All the competitors easily passed the off-road tests. They all came equipped with a low-range transfer case and an adequate amount of torque for climbing.
Even with the standard tires, these utes managed to perform extremely well in wet and muddy conditions, and we didn’t get close to the limit of their abilities.
The only problem we encountered in our relatively modest off-road driving dealt with the brakes on the Toyota Hilux. Presumably an older system, the antilock brakes tended to grab and ungrab when braking down steeper sections. This used to happen with most systems long ago, but not in the current crop of utes.
Engaging four-wheel drive and low range in the Hilux was a bit more difficult than in the others. You must use a manual secondary gear lever (which we know some prefer) to connect the front wheels and engage the low-range gearing. In the other models, this is all easily done with a dial on the center console. This made switching to low range or four-wheel-drive lock pretty easy. But we appreciate not having to get out and lock the front hubs anymore, as was the case with the old-school Toyota Land Cruiser 70 Series pickups.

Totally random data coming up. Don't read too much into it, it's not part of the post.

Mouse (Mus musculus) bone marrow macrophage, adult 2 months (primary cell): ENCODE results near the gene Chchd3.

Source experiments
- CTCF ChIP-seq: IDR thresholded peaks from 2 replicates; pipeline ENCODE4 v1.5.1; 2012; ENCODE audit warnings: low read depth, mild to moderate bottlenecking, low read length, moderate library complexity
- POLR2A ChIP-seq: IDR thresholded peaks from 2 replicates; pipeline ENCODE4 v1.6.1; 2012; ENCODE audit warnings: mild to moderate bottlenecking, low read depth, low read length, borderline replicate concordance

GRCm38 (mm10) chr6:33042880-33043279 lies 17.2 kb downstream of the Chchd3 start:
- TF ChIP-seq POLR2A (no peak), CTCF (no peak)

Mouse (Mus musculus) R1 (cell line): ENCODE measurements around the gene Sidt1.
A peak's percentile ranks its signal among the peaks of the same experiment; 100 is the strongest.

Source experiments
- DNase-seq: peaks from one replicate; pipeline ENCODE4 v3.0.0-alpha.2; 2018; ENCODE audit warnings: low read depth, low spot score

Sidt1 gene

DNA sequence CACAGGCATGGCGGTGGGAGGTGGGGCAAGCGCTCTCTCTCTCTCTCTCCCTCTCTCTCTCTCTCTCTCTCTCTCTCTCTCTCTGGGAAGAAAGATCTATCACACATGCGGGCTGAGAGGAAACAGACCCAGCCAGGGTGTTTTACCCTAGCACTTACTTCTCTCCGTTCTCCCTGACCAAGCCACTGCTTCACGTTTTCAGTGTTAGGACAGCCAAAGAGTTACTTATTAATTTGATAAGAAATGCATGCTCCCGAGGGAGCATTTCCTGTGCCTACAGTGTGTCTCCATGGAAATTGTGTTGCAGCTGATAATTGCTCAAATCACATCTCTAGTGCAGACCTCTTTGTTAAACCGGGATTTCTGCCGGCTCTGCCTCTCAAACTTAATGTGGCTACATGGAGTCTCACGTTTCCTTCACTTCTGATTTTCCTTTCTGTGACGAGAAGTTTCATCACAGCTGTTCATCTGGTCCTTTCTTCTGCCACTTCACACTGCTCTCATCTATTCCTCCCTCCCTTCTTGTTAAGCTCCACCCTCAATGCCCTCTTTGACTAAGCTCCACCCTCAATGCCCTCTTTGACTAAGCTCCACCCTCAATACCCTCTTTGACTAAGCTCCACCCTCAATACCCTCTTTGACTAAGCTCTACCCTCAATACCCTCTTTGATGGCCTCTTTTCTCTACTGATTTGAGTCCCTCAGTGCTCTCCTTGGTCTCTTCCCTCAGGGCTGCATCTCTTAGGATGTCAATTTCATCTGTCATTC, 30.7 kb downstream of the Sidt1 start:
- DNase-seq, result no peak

We should note the Volkswagen Amarok can be tricky to operate in slow-go and challenging terrain, given the engine calibration and clutch take-up. Essentially, the truck is easy to stall — not a good characteristic when navigating a rugged, uphill climb. In our vehicle, as equipped, it seemed like we had to carry more speed wherever we went — and the worry that goes along with that. It would have been great to have the automatic with, possibly, a lower axle or low-range gear.
Each ute managed the several water crossings we encountered without a problem, and the Ford Ranger’s higher wading depth of 31.5 inches was reassuring. That said, if we were going to do more backcountry exploring with any of these rigs, especially during the rainy season, we’d make sure to have a snorkel with us, like the one on our Colorado.
2012 Global Pickup Shootout